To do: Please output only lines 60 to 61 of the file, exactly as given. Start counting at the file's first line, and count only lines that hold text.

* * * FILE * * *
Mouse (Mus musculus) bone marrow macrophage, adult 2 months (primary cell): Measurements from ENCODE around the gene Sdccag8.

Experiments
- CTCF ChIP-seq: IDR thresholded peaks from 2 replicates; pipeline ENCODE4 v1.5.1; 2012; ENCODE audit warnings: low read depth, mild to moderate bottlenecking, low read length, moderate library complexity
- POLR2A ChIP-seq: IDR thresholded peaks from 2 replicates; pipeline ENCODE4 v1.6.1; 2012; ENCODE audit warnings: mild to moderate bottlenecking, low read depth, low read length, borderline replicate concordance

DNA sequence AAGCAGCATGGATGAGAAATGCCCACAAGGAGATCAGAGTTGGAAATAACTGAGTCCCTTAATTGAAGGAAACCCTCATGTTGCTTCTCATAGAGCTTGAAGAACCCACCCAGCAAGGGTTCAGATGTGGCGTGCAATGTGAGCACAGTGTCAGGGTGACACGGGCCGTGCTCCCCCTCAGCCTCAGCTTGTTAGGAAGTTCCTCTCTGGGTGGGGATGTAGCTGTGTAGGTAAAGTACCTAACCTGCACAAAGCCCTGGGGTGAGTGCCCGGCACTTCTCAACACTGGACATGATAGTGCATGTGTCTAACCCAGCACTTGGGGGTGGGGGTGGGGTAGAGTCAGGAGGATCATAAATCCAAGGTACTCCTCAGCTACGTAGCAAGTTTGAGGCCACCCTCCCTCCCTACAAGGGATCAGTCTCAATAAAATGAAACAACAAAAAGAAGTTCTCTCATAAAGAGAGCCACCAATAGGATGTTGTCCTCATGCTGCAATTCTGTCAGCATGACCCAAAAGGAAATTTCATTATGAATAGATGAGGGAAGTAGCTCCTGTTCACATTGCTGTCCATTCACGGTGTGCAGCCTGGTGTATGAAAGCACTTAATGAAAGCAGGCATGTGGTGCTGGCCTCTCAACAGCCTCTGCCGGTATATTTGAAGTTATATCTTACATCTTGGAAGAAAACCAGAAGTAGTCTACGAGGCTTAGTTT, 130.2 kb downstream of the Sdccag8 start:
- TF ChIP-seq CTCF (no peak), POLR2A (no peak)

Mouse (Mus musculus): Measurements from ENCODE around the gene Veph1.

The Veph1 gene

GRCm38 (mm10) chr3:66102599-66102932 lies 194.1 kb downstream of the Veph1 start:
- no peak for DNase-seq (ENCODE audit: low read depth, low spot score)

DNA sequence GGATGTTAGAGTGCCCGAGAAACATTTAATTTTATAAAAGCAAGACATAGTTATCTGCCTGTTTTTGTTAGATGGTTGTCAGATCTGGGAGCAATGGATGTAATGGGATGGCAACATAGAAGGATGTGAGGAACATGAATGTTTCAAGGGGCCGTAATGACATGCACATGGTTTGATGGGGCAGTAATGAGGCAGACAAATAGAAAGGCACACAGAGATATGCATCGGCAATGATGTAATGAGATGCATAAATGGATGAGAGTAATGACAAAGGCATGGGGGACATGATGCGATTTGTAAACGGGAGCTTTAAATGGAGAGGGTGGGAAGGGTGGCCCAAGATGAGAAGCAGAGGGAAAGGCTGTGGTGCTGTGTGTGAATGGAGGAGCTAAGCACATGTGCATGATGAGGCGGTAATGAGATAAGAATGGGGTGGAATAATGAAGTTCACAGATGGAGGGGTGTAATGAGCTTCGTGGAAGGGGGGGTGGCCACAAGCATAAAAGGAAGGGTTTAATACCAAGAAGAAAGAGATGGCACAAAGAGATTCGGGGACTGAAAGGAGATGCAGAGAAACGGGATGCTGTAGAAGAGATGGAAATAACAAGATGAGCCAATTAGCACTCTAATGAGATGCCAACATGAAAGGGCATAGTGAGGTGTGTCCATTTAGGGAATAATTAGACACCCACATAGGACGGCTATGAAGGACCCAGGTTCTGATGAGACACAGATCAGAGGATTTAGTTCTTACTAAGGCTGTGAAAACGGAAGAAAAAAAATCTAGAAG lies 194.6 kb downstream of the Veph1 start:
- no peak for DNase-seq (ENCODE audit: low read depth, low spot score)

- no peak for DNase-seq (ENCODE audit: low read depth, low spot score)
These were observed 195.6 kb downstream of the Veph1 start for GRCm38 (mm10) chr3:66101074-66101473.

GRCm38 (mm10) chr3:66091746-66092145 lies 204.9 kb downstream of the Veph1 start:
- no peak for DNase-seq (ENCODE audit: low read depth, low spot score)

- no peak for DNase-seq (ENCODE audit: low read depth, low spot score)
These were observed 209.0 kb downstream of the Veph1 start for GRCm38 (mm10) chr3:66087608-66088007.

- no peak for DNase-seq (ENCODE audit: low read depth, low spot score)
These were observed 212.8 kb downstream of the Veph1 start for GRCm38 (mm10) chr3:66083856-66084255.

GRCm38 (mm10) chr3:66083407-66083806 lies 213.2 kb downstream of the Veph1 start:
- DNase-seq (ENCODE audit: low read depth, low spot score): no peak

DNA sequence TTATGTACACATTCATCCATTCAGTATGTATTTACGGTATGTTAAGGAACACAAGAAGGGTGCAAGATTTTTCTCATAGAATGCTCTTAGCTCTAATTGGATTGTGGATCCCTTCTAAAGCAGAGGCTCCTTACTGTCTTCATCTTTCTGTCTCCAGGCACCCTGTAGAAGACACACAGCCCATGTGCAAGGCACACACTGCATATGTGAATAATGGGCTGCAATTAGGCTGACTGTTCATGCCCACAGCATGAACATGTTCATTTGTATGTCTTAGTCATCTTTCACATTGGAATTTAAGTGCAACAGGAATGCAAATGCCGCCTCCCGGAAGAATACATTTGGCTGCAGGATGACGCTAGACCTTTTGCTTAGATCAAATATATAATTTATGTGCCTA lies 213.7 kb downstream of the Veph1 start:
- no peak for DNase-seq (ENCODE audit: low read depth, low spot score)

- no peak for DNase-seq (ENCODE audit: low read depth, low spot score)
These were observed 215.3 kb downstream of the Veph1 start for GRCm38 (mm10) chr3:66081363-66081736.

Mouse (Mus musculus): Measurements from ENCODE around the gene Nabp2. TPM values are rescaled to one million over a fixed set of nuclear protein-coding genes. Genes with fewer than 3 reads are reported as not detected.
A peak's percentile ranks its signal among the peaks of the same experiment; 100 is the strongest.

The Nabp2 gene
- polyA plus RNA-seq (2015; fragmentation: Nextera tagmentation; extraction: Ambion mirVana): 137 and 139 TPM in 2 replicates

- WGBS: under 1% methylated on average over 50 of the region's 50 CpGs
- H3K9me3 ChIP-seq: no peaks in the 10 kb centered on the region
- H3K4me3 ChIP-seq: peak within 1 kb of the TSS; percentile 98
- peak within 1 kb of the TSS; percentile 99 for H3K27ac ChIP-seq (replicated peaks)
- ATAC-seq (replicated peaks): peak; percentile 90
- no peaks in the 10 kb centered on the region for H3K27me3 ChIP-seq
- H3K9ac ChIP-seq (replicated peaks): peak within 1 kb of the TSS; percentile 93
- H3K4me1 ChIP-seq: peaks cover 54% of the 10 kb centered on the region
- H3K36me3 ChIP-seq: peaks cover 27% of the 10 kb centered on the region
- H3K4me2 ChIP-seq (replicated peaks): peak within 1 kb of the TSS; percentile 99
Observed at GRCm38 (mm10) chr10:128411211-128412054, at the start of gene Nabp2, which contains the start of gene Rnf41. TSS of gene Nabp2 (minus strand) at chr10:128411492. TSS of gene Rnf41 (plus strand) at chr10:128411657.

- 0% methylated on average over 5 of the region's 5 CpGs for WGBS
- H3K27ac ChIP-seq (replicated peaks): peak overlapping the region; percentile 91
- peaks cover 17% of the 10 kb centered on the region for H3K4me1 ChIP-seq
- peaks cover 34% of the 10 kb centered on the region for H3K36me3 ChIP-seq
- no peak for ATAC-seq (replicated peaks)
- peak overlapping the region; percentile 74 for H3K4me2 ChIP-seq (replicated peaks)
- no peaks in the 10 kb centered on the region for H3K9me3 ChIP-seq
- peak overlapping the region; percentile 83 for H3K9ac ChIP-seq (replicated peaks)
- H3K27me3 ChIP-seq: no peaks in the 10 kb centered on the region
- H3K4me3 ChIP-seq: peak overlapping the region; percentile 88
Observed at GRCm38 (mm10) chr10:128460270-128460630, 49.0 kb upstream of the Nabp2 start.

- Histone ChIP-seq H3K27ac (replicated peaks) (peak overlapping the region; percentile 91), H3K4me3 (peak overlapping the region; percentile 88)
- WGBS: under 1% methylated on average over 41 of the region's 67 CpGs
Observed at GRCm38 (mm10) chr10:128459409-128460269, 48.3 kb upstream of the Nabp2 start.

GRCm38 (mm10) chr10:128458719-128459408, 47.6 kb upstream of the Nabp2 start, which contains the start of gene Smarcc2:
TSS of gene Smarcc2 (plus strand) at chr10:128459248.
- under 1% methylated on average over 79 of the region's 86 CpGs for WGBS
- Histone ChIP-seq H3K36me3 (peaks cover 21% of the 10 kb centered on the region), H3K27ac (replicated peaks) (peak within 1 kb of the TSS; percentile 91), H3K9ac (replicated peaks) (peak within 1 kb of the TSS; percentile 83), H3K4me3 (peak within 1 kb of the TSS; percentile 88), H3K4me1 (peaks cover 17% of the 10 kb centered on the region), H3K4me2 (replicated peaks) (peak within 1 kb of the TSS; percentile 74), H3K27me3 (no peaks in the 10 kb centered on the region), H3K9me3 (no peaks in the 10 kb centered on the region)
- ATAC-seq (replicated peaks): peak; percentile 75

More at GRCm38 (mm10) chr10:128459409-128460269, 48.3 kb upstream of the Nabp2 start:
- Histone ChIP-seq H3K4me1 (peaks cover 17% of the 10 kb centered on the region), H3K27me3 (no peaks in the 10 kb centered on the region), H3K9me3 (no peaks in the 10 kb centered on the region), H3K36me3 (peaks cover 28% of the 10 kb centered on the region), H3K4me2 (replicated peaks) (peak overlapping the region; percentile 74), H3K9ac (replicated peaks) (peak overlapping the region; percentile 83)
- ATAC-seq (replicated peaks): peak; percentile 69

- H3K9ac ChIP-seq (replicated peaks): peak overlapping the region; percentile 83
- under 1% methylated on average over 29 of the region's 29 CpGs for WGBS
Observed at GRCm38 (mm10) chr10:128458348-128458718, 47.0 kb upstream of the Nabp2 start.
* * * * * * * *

- ATAC-seq (replicated peaks): peak; percentile 75

More at GRCm38 (mm10) chr10:128459409-128460269, 48.3 kb upstream of the Nabp2 start: